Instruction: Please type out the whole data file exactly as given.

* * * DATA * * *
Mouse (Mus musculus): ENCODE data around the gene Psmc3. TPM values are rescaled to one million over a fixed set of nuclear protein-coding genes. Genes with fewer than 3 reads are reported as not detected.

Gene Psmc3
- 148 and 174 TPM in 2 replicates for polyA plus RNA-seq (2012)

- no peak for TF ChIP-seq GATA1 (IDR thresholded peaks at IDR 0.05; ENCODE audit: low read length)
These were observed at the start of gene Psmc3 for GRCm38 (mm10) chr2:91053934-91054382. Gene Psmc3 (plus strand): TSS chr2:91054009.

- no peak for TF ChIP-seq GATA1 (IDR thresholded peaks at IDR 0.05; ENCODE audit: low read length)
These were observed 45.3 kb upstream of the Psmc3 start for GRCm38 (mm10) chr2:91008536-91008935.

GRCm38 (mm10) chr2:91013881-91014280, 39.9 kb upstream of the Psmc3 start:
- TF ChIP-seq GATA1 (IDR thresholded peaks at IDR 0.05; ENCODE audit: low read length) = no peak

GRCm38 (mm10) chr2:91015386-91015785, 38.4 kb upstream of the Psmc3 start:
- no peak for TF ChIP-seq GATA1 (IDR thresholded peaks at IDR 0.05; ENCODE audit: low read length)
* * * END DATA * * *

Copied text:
Mouse (Mus musculus): ENCODE data around the gene Psmc3. TPM values are rescaled to one million over a fixed set of nuclear protein-coding genes. Genes with fewer than 3 reads are reported as not detected.

Gene Psmc3
- 148 and 174 TPM in 2 replicates for polyA plus RNA-seq (2012)

- no peak for TF ChIP-seq GATA1 (IDR thresholded peaks at IDR 0.05; ENCODE audit: low read length)
These were observed at the start of gene Psmc3 for GRCm38 (mm10) chr2:91053934-91054382. Gene Psmc3 (plus strand): TSS chr2:91054009.

- no peak for TF ChIP-seq GATA1 (IDR thresholded peaks at IDR 0.05; ENCODE audit: low read length)
These were observed 45.3 kb upstream of the Psmc3 start for GRCm38 (mm10) chr2:91008536-91008935.

GRCm38 (mm10) chr2:91013881-91014280, 39.9 kb upstream of the Psmc3 start:
- TF ChIP-seq GATA1 (IDR thresholded peaks at IDR 0.05; ENCODE audit: low read length) = no peak

GRCm38 (mm10) chr2:91015386-91015785, 38.4 kb upstream of the Psmc3 start:
- no peak for TF ChIP-seq GATA1 (IDR thresholded peaks at IDR 0.05; ENCODE audit: low read length)